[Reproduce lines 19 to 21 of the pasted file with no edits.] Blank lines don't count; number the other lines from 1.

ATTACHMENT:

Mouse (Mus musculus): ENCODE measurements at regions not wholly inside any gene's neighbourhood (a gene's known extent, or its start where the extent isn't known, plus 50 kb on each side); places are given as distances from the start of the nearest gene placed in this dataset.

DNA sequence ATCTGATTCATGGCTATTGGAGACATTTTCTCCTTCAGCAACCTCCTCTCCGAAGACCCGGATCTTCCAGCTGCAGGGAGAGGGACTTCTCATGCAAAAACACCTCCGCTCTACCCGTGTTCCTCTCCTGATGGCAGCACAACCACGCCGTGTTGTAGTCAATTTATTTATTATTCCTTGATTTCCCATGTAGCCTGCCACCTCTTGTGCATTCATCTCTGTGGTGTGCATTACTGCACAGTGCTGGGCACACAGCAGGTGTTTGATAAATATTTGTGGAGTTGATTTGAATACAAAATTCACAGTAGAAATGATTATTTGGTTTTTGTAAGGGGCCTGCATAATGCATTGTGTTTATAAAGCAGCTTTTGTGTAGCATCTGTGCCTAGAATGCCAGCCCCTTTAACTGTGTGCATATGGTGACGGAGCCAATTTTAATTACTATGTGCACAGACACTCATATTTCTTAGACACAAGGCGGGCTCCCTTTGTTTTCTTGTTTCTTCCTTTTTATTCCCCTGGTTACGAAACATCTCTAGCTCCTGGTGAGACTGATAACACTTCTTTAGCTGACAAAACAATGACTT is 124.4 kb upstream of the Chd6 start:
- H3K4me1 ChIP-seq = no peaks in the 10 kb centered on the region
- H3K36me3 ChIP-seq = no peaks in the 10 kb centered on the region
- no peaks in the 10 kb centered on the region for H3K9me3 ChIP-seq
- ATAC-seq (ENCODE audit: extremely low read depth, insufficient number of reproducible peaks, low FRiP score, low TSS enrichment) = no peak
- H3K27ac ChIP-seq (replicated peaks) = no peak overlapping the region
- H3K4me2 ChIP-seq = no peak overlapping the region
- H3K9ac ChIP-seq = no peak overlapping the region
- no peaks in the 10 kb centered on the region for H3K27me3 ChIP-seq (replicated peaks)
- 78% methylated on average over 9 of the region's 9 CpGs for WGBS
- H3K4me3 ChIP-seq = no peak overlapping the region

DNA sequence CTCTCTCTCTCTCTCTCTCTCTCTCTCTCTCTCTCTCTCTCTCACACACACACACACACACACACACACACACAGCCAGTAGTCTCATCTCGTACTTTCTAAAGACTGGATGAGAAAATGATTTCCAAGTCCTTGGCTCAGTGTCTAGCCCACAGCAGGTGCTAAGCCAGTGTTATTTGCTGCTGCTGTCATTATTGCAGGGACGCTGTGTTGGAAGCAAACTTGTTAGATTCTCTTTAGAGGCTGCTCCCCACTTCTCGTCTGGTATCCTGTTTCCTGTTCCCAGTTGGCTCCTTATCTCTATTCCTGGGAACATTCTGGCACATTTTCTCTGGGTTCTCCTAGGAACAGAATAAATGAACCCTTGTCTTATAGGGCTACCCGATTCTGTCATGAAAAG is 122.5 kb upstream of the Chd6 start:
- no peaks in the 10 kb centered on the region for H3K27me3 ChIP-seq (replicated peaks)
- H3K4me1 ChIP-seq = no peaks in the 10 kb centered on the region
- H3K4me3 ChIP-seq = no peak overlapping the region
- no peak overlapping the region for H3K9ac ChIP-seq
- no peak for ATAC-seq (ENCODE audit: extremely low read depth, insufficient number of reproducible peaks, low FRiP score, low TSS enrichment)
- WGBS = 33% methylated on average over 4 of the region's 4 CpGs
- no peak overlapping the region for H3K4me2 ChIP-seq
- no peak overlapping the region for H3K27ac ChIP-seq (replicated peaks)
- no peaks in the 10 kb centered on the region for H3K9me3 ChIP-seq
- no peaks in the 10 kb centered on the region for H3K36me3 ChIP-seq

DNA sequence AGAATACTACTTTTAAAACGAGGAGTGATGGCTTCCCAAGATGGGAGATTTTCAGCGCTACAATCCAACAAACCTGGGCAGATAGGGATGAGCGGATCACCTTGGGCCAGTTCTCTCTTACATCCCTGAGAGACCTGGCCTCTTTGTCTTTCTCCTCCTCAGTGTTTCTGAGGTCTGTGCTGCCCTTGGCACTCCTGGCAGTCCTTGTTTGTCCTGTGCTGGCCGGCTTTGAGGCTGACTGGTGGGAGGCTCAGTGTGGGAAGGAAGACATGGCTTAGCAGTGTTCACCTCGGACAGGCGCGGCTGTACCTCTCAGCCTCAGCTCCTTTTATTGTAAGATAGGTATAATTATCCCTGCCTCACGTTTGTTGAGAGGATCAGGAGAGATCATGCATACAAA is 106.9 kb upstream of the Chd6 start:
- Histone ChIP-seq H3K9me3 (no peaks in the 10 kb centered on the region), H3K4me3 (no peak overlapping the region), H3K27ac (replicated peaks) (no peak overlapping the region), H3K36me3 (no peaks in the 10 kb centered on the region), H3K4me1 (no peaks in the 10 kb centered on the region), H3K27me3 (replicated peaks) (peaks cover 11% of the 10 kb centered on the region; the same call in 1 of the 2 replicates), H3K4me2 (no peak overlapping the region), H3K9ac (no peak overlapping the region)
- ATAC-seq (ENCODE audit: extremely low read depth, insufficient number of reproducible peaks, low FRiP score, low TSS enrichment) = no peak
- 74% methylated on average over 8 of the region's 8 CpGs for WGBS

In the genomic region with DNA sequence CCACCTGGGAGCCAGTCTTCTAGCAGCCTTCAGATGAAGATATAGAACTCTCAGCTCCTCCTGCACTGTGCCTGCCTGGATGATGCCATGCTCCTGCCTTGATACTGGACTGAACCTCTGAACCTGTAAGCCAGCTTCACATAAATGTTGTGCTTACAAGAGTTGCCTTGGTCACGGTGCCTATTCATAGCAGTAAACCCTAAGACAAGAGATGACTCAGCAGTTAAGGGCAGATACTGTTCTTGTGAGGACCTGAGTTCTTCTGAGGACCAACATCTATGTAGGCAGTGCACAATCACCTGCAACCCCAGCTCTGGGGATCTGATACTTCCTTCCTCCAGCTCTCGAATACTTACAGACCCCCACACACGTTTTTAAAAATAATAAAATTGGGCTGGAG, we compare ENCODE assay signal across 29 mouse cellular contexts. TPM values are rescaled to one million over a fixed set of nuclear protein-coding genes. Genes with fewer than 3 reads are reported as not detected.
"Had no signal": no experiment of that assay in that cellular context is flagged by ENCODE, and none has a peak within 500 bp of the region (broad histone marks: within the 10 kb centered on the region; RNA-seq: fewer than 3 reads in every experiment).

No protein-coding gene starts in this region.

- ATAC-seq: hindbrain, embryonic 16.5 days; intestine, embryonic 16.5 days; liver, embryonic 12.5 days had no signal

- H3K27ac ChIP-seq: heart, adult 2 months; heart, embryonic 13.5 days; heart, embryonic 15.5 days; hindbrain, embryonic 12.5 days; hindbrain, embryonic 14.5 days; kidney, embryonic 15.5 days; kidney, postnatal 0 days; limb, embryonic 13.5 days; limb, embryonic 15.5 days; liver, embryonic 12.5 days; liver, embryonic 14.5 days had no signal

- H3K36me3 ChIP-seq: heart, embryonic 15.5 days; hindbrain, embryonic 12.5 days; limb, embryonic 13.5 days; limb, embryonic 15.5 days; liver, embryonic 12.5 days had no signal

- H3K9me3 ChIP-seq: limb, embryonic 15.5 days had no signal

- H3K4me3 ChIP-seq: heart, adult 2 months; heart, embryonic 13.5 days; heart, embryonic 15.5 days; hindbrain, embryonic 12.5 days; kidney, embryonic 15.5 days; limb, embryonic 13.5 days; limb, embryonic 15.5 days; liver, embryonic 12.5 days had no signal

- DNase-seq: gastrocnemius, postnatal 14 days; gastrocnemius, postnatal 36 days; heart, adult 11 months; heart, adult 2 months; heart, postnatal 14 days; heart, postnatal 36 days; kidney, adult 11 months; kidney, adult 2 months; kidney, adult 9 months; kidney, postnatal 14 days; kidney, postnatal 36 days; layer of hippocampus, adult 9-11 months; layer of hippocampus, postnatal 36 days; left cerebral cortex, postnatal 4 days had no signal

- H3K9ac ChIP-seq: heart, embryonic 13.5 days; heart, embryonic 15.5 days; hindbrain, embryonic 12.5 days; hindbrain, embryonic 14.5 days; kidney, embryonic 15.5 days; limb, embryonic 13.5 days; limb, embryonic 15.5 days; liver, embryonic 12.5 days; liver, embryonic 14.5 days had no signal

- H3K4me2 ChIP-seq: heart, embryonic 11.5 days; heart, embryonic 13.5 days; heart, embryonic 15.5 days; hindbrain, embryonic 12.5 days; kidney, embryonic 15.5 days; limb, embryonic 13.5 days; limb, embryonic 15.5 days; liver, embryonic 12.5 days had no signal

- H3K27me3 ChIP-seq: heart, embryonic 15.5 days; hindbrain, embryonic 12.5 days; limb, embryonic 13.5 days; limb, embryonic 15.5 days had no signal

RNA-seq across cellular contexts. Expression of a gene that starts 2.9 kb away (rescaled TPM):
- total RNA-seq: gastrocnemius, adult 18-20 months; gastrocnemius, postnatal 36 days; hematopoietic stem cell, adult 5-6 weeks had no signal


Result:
- WGBS = 33% methylated on average over 4 of the region's 4 CpGs
- no peak overlapping the region for H3K4me2 ChIP-seq
- no peak overlapping the region for H3K27ac ChIP-seq (replicated peaks)